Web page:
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|標題:||Synthesis and molecular recognition of molecularly imprinted polymer with ibuprofen as template||作者:||Hung, C.Y.
|關鍵字:||molecularly imprinted polymer;template;ibuprofen;ketoprofen;HPLC;solid-phase extraction;human plasma;ochratoxin-a;mobile-phase;hplc;method;human serum;enantiomers;resolution;chromatography;performance||Project:||Journal of the Chinese Chemical Society||期刊/報告no：:||Journal of the Chinese Chemical Society, Volume 53, Issue 5, Page(s) 1173-1180.||摘要:||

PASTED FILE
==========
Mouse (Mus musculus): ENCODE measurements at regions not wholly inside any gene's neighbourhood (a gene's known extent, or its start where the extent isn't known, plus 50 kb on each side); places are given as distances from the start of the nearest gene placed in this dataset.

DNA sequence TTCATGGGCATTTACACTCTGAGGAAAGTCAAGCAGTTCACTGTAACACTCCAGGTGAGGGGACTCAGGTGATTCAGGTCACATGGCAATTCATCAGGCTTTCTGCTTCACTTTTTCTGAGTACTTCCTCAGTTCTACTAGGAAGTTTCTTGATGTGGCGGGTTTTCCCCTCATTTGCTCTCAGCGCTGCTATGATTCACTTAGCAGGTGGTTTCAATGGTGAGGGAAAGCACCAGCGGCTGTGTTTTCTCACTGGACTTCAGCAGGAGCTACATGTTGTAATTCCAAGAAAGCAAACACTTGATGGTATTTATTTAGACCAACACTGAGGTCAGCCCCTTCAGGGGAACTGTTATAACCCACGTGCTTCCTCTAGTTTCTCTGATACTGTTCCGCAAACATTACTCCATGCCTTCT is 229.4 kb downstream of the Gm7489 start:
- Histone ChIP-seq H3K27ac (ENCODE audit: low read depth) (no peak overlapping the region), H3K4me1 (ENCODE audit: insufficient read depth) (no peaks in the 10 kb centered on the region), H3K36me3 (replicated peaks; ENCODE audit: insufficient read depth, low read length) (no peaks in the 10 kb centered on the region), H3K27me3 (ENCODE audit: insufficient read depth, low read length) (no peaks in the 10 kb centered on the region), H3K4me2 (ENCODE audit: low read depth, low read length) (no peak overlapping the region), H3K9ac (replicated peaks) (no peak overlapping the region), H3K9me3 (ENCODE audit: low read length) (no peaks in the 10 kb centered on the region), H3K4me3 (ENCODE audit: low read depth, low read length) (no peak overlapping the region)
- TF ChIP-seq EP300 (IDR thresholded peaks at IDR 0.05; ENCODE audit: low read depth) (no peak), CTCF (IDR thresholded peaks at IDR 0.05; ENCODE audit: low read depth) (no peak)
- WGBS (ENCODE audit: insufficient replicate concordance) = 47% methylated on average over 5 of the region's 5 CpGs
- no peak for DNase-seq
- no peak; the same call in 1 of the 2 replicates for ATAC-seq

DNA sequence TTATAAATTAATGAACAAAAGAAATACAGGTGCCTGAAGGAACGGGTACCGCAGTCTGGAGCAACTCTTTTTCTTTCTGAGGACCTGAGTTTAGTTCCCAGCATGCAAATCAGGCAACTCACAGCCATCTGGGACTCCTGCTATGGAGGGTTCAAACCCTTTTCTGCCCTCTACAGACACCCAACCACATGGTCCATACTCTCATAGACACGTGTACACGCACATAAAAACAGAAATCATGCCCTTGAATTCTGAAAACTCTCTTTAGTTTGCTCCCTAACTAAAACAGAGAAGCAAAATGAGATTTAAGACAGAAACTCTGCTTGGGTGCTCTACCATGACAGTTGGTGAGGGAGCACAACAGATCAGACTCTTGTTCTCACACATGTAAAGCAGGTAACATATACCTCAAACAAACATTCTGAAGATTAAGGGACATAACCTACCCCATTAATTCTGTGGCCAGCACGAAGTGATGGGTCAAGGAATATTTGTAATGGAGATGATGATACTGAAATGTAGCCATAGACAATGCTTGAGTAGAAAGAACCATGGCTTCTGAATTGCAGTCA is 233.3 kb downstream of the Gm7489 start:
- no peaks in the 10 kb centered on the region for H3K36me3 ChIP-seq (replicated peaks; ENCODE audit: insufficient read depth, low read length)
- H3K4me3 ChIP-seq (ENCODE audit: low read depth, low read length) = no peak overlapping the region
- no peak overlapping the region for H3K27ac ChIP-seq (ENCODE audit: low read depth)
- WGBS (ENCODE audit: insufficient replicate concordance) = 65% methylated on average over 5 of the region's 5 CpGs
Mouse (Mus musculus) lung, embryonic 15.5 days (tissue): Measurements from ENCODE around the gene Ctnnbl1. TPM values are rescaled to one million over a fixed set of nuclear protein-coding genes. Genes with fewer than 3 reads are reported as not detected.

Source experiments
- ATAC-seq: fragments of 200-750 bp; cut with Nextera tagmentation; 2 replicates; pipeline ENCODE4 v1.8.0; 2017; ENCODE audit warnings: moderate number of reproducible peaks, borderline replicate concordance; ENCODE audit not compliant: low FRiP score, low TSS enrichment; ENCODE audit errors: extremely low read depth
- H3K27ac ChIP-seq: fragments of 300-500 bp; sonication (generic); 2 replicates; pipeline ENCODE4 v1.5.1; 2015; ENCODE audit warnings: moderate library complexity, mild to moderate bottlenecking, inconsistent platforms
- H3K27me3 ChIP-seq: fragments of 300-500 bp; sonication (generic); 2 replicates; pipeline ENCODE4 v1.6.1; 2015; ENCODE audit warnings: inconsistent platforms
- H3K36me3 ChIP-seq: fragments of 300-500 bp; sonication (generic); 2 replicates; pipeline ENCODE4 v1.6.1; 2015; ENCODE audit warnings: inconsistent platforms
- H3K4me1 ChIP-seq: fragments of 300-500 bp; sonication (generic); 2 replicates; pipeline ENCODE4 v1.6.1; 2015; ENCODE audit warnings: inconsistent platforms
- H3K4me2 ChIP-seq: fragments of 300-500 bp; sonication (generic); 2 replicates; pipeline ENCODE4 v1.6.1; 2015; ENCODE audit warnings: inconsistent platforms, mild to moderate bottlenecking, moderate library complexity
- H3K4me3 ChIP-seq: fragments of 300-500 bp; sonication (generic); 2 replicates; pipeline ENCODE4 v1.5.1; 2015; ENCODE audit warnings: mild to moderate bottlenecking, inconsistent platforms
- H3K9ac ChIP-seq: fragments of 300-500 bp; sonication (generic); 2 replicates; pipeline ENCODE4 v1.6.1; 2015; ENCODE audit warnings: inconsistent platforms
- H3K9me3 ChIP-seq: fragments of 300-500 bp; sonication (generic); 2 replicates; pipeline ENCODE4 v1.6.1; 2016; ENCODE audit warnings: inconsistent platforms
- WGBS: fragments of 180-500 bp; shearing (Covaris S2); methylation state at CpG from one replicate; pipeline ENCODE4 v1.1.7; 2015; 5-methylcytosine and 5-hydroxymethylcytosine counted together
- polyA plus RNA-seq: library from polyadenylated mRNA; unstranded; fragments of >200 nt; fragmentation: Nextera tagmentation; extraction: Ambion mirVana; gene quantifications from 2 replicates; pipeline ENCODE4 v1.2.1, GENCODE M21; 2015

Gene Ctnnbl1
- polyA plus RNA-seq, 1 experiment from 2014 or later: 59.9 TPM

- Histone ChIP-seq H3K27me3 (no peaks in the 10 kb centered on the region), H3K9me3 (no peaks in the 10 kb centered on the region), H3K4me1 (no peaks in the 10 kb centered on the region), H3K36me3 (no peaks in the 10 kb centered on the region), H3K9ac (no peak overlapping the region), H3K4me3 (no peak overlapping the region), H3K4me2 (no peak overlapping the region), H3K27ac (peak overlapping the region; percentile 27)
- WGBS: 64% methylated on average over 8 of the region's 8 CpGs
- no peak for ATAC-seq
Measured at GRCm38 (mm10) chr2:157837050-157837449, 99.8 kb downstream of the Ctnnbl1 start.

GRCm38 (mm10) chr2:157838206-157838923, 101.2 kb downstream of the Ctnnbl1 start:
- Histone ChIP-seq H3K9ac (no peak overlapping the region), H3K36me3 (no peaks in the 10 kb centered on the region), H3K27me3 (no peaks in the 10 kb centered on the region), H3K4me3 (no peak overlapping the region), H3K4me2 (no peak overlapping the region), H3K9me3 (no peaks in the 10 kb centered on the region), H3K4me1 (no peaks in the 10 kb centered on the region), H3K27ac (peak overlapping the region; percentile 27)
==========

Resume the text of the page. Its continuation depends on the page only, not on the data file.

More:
lbuprofen and ketoprofen are chemically similar non-steroidal anti-inflammatory drugs widely used in the treatment of arthritis. Using a molecular imprinting technique, a simple and rapid method was developed for the simultaneous separation and determination of ibuprofen and ketoprofen. Molecular imprinting introduces artificial binding sites into a synthetic polymer matrix, allowing it to exhibit selective rebinding of template molecules. Imprinted polymers can be regarded as an HPLC statio nary phase, important for pharmaceutical analysis. Most molecularly imprinted polymers (MIPs) are synthesized by free radical polymerization of functional monomers, resulting in an excess of crosslinking monomers. In this study, MIPs have been prepared with a ibuprofen template, which can form intramolecular hydrogen bonds. Methacrylic acid (MAA) and ethyleneglycol dimethacrylate (EGDMA) were used as the functional monomer and cross-linker, respectively. Bulk polymerization was carried out at 4 degrees C under UV radiation. The resulting MIP was ground-into 25 similar to 44 mu m particles, which were slurry-packed into analytical columns. Template molecules were removed by methanol-acetic acid (9:1, v/v). We evaluated the template binding performance of the MIP using HPLC, with ultraviolet (UV) detection at 234 nm. Chromatographic resolution of ibuprofen and ketoprofen on the MIPs were appraised using buffer/acetonitrile (45/55, v/v) as the mobile phase. Results show that the MIN prepared using ibuprofen as the template had a significant molecular imprinting effect. The method was successfully applied to the separation and analysis of ibuprofen and ketoprofen in pharmaceuticals.
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